βPS, βPS integrin, β-integrin, βPS-integrin, βPS
transmembrane protein - integrin-beta subunit of PS1 & PS2 - integrins are used to attach mesoderm to ectoderm and are required for the proper assembly of the extracellular matrix and for muscle attachment - functions in signaling between presynaptic and postsynaptic compartments of the neuromuscular junction
AlphaFold produces a per-residue confidence score (pLDDT) between 0 and 100. Some regions with low pLDDT may be unstructured in isolation.
Annotated transcripts do not represent all possible combinations of alternative exons and/or alternative promoters.
Annotated transcripts do not represent all supported alternative splices within 5' UTR.
Low-frequency RNA-Seq exon junction(s) not annotated.
Gene model reviewed during 5.50
846 (aa); 90 (kD predicted)
Heterodimer of an alpha and a beta subunit. Beta-PS associates with either alpha-PS1, alpha-PS2, alpha-PS3, alpha-PS4 or alpha-PS5.
Click to get a list of regulatory features (enhancers, TFBS, etc.) and gene disruptions (point mutations, indels, etc.) within or overlapping Dmel\mys using the Feature Mapper tool.
Immunostaining withantibodies against βPS integrin mys shows that it strongly accumulates at the basement membrane throughout the midgut, and also specifically at all surface membranes of ISCs and EBs, but weakly in ECs.
mys released from border cells during migration was visible as discrete puncta behind the border cells in the anterior part of the wild-type egg chambers.
mys staining is observed along lateral, apical, and basal follicle cell membranes through stage 10A. Apical staining peaks in stage 9 and 10A columnal follicle cells overlying the oocyte while downregulating in the most posterior follicle cells. Expression is also seen in border cells at intercellular junctions. After stage 10A, the remaining follicle cell populations begin down-regulating apically localized mys while maintaining lateral and basal localization during dorsal appendage morphogenesis.
mys protein is localized to both germline and somatic cells in the germarium, but is restricted to follicle cells later in oogenesis. It is concentrated to the basolateral side of cells, but also has some apical localization.
mys is found to localize at the interface between wing disc cells and tracheal branches in the embryo.
The mys protein is enriched at the muscle-tendon junction in third instar larvae and is found in both the tendon cell and the muscle cell. The expression pattern partially overlaps that of the shot protein.
Protein is detected in the muscle attachment sites underneath the hypoderm in stage 15-16 embryos.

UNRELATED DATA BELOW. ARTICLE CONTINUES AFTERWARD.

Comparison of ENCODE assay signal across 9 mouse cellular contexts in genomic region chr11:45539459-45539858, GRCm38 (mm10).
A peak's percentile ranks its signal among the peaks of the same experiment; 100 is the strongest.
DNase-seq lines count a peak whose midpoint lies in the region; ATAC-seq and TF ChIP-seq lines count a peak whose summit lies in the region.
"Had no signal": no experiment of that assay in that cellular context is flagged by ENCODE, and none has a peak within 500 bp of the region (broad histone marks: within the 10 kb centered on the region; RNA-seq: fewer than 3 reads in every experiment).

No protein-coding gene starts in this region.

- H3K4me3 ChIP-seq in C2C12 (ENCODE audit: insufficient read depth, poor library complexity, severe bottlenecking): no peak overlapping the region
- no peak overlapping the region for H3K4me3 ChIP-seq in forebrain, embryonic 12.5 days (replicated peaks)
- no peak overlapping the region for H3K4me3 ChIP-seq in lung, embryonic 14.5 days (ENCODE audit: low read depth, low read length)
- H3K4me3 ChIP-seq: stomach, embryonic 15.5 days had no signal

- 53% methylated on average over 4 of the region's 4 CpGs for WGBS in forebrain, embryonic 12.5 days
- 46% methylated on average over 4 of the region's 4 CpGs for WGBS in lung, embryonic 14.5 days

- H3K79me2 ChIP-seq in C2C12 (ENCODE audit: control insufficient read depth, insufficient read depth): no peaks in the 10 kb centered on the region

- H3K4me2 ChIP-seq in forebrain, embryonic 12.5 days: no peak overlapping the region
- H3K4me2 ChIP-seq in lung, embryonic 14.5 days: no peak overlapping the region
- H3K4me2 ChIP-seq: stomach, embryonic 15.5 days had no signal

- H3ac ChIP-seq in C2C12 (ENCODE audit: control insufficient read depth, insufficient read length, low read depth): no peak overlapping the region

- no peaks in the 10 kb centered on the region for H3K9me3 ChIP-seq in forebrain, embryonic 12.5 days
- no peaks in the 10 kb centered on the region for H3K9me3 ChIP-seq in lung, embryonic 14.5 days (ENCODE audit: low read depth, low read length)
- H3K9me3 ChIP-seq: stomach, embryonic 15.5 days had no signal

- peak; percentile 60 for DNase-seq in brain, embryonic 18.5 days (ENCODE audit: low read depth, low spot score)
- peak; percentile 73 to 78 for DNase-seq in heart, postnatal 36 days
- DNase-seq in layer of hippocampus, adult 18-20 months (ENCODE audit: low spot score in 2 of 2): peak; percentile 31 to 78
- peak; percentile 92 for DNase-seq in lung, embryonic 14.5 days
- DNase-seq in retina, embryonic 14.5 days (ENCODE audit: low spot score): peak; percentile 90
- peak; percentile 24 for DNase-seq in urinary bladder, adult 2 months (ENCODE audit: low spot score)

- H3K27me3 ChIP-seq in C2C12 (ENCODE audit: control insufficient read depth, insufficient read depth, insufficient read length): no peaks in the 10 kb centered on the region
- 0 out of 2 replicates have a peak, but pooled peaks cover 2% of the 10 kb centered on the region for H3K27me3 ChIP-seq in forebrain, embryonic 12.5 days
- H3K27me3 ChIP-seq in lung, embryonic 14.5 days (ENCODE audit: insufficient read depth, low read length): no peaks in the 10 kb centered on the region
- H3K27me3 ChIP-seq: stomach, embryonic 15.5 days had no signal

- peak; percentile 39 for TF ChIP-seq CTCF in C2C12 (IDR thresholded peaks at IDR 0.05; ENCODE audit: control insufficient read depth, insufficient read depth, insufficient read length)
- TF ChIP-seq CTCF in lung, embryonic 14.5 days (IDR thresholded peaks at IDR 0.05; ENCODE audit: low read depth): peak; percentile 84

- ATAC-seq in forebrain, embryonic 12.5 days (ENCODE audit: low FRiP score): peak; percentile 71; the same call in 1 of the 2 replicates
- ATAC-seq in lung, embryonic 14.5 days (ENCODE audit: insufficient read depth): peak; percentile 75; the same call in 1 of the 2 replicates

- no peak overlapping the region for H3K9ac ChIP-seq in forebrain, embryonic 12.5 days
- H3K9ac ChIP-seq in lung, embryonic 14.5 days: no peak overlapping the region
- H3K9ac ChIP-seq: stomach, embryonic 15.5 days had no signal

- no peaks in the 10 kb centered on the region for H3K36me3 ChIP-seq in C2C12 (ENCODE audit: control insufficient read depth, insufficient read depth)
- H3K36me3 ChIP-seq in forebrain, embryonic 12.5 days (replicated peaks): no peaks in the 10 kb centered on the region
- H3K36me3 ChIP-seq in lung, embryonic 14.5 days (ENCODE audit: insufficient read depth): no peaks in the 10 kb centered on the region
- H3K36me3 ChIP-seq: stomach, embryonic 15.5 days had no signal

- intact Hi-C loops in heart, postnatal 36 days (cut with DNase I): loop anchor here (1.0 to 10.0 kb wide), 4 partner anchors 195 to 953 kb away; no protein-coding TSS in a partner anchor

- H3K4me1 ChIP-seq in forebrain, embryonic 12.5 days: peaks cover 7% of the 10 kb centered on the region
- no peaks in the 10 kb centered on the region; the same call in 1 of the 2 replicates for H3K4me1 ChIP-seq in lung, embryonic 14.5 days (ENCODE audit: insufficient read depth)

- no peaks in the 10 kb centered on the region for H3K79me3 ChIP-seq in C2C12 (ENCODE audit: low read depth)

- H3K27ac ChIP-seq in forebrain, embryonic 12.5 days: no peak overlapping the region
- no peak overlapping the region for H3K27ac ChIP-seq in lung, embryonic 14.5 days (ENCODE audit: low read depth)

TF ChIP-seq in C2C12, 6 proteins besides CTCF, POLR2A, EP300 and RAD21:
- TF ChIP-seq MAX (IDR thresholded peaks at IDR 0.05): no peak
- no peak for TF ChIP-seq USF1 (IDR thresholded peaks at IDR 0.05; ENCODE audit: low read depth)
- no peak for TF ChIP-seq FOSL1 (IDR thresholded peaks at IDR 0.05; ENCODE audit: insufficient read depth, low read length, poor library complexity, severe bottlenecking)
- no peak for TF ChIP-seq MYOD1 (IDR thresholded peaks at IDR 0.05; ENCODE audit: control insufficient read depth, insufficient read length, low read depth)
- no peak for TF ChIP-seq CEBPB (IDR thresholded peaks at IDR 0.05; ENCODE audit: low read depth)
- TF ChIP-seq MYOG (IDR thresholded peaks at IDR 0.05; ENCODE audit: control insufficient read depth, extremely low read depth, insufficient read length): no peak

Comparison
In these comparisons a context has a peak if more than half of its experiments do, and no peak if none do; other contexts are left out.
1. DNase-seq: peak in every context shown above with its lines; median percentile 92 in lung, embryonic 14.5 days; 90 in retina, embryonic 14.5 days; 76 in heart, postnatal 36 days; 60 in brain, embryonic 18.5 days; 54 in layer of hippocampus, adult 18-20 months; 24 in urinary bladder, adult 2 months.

the greatest concentration of mys protein is found at somatic muscle attachment sites. Staining is also observed in the pharynx, midgut, and hindgut.
Only a faint residual band of protein is seen on immunoblots of mysXB87 mutant embryos. This is thought to be a remnant from the maternal supply. No staining is seen at muscle attachment sites.
GBrowse - Visual display of RNA-Seq signalsView Dmel\mys in GBrowse 2
Please Note FlyBase no longer curates genomic clone accessions so this list may not be complete
Please Note This section lists cDNAs and ESTs that fall within the genomic extent of the gene model, which may include cDNAs and ESTs of genes within introns, or of overlapping genes. Please see GBrowse for alignment of the cDNAs and ESTs to the gene model.
For each fully sequenced cDNA the DGRC maintains various forms of the cDNA (e.g tagged or untagged) in several different host vectors for subsequent cloning and expression in Drosophila and Drosophila cell lines.
"l(1)968" may correspond to "mys".
Originally isolated (Rodrigues and Siddiqi, 1978) in the same 'then-unnamed' manner as olfA, olfB and olfD (the latter = sbl).
Mutations at residue 409 increase ligand binding.
mys is required for maintenance of tracheal terminal branches and luminal organization.
Strong mys alleles fail to complement antimorphic mys alleles at all temperatures. Weak mys alleles are able to complement antimorphic mys alleles at low temperatures. The lethality of mys hemizygotes is increased when mutants are also mew or if heterozygotes.
dsRNA made from templates generated with primers directed against this gene tested in RNAi screen for effects on Kc167 and S2R+ cell morphology.
RNAi screen using dsRNA made from templates generated with primers directed against this gene causes a phenotype when assayed in S2R+ cells: cells become round and detached. Kc167 cells are unaffected.
mys at the postembryonic neuromuscular junction is a critical determinant of morphological growth and synapse specificity.
Identification: Directed mosaic screen for lethally mutable loci having an effect in the follicular epithelium.
The functional significance of the cytoplasmic domains of the if, mew and mys subunits of the Position Specific (PS) integrin family are studied by analysing the relationship between the cytoplasmic domain structure and function in the context of a developing organism. Although many events require the mys cytoplasmic domain, this portion of the molecule is not required for at least two processes requiring PS integrins: formation of midgut constrictions and maintaining germband integrity. Mutation of residues in the cytoplasmic tail function suggest that interaction of the PS integrins with cytoplasmic ligands is developmentally modulated during embryogenesis.
if and mys can be localised by an intracellular mechanism within the muscles. Direct localisation of the transmembrane protein to sites of integrin function occurs in cells that lack endogenous mys and if or cells that lack extracellular signals from the tendon cells.
The retinal phenotypes of integrin mutants trace their origin to the structural failure of the cone cell plate and the focal adhesions of the pigment cells.
mys transmembrane and cytoplasmic domain contains sufficient information to target the integrins to the muscle attachment sites.
hh, wg and mys are required for epithelial morphogenesis during proventriculus organ development. The morphogenetic process is suppressed by dpp. These results identify a novel cell signalling centre in the foregut that operates through a distinct genetic circuitry in the midgut to direct the formation of a multiply folded organ from a simple epithelial tube.
Phenotypic analysis of mew, if and mys embryos suggests multiple roles for PS integrins in the adhesion of cells and in the formation, organization and migration of embryonic tissues. Although the proteins are often expressed in adjacent embryonic tissues, this distribution does not necessarily reflect equivalent requirements. The complete loss of both α subunits, encoded by mew and if, does not produce all the phenotypes observed in embryos lacking the mys encoded β subunit.
Mutant alleles can affect axonal pathfinding and glial cell migration in the developing optic lobe.